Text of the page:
Kipling Country

16 Dec, 2014

Anne Wright was one of the founding members of WWF in India. She was also one of the 5 member team selected by our late Prime Minister Indira Gandhi to allocate and identify areas that would become National Parks for Project Tiger back in 1972-73.
Belinda, Anne’s daughter was a wildlife photographer and an Emmy Award winning documentary filmmaker who worked for many years for National Geographic. She currently runs Wildlife Protection Society of India which focuses on wildlife crimes.
My experience at Kipling Camp was as unique as the camp itself. Unlike most Luxury Wilderness Lodges opening up around the country Kipling offered a truly different experience focusing on wilderness rather than on adding swimming pools and spas. The camp has the charm of forest bungalows and rest houses from the colonial days and definitely makes you feel like you have travelled back in time. All staff with the exception of Ivan and a small team of volunteers belong to the region. They have been working at Kipling Camp for decades. They were all very polite, helpful and always carried an infectious smile and truly looked happy to be part of the Kipling camp family. Since the dates of my trip were planned around a travel mart that took place in Bhopal it was all very last minute and I had not booked any safaris. This was great as it gave me a chance to explore the camp and the areas around it.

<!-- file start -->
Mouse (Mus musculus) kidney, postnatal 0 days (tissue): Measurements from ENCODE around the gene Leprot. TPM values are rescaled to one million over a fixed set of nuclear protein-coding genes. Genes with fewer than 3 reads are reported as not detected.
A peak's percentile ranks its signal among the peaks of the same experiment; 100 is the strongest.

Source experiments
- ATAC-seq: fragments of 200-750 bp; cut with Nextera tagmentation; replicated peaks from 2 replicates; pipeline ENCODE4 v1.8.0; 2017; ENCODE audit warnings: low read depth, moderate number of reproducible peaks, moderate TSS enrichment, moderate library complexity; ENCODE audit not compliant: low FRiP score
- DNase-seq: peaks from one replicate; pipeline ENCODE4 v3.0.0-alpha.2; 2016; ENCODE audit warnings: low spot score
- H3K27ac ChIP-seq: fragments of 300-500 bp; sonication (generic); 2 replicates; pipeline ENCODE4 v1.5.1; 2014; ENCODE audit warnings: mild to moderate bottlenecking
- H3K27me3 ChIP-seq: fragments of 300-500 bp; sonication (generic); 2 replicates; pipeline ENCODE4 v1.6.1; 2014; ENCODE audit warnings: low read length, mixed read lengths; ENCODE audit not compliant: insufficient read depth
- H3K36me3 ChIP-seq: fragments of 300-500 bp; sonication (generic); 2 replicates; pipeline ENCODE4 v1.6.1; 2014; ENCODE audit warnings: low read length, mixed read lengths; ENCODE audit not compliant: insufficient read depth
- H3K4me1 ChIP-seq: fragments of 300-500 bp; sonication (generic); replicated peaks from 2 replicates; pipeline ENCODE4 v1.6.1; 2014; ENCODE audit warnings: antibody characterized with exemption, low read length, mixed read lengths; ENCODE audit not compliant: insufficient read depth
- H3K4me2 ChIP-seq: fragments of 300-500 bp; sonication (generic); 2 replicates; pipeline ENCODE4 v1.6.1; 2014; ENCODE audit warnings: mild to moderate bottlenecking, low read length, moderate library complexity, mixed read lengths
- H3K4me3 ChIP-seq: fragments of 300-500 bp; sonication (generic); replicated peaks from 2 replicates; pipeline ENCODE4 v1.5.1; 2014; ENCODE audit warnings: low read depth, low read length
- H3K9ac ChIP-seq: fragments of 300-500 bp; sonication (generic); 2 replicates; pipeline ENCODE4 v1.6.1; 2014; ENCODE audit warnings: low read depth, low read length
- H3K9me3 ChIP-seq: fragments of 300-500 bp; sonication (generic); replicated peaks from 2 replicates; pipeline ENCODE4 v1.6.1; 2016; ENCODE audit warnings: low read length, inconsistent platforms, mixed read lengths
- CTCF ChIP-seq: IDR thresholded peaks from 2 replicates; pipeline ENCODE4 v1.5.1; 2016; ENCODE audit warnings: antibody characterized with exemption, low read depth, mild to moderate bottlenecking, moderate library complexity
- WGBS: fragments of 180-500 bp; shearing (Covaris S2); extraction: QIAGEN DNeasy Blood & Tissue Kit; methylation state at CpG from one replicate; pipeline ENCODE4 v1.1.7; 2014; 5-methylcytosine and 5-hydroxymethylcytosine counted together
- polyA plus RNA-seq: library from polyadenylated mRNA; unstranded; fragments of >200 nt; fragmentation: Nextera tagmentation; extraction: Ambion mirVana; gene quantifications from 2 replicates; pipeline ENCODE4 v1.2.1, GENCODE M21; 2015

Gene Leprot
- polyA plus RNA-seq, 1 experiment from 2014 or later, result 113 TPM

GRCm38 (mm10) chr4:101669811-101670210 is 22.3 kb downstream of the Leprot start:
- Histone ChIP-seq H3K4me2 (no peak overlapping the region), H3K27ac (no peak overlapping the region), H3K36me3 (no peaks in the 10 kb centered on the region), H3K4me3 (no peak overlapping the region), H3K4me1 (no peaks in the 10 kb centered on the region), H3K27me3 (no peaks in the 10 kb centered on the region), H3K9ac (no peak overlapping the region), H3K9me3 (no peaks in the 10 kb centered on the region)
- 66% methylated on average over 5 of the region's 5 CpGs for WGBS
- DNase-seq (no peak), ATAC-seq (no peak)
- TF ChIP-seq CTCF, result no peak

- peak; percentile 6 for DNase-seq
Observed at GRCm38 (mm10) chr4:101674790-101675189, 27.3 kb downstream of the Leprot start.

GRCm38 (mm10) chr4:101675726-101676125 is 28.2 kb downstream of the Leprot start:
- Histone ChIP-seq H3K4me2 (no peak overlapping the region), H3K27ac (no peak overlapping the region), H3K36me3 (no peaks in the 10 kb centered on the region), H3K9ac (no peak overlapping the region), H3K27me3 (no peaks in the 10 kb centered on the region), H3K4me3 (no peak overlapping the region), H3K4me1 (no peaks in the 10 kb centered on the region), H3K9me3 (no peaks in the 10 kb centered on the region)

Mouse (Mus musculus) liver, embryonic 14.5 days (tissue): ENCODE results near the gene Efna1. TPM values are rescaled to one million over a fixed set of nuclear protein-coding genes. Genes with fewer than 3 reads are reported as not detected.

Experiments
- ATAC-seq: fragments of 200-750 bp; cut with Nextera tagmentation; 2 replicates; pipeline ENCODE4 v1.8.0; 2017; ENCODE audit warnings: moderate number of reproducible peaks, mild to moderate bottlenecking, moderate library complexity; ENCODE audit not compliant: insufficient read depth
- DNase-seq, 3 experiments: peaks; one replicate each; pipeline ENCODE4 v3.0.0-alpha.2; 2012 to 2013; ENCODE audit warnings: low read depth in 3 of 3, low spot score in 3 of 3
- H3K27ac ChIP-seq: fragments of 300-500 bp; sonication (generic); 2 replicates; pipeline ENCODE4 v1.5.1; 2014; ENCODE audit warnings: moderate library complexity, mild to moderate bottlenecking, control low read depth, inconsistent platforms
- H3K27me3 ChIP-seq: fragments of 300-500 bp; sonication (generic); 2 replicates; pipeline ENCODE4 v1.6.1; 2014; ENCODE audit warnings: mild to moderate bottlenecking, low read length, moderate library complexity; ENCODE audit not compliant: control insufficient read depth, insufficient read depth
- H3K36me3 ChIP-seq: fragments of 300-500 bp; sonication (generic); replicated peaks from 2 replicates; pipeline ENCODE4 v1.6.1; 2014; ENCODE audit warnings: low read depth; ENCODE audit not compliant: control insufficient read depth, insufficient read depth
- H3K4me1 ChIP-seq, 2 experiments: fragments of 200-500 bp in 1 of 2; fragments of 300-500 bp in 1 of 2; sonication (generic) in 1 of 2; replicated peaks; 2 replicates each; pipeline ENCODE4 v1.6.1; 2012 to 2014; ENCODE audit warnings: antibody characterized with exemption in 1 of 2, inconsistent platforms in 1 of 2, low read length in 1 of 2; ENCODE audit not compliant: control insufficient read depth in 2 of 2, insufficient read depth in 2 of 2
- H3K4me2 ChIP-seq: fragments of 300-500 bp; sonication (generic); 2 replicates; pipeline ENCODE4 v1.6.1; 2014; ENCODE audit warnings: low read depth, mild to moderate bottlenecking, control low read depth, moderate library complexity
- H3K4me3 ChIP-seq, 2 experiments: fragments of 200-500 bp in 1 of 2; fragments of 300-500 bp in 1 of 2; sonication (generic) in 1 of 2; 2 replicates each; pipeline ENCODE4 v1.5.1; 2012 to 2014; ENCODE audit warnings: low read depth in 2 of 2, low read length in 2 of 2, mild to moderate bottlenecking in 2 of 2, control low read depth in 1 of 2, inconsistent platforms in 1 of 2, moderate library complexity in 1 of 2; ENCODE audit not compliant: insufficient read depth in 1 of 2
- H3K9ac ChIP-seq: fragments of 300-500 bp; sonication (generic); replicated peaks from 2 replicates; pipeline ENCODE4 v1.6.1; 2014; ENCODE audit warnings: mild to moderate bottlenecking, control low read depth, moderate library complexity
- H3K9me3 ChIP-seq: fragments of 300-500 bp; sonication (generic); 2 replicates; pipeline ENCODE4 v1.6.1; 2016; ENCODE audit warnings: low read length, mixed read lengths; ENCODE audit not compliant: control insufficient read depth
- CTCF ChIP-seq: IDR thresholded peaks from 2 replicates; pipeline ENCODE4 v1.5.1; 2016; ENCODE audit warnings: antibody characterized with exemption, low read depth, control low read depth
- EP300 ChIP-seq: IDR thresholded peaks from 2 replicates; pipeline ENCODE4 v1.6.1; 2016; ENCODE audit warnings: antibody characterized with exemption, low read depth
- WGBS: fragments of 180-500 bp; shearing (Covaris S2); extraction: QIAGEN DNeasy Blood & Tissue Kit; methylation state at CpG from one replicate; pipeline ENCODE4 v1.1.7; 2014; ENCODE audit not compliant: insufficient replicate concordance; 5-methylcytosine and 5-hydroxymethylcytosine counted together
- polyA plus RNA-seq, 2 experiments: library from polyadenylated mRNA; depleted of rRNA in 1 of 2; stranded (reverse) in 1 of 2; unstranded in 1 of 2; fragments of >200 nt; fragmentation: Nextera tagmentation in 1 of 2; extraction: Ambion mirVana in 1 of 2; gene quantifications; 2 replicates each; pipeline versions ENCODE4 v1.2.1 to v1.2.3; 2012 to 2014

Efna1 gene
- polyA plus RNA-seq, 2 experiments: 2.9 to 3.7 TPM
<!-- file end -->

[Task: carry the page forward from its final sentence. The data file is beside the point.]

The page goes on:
I started my day early with a bird walk in the adjoining buffer area accompanied by Ivan and our guide for the walk, Raheem. Raheem had grown-up with the Kipling Camp family and knows the area and the jungles surrounding the camp. He is an exceptional birder sometimes tracking and identifying birds just by their calls. We walked across a fire-line into the buffer forest, it was not until then did I realize that the fire-line and the buffer forest literally started at the boundary of the last cottage. I walked through the tall trees searching for birds that inhabited this beautiful forest. The early morning sunlight filtered through the leaves reflecting off spider webs that were between every other tree. Even though these were large webs spun by giant Wood-spiders you would definitely not see them and walk into them if it wasn’t for these small rays of sunlight. Just as I was trying to get the remains of a web off my face I stumbled over what I initially thought was a log, when I looked down I was amazed to see the scattered bones of recent tiger/ leopard kills. Raheem must have seen the surprized look on my face for he broke into a smile and said “this area is regularly visited by tigers and leopards and was a great place for the tiger to hunt when the chital herds came to the camp waterhole for a drink in the evening. The movement is less these days as the lantana has been cut”. Nature walks in the buffer forest usually means a lot of birding maybe a few scattered deer but nothing more, but walking through what I would like to call a ‘boneyard’ definitely got my pulse racing.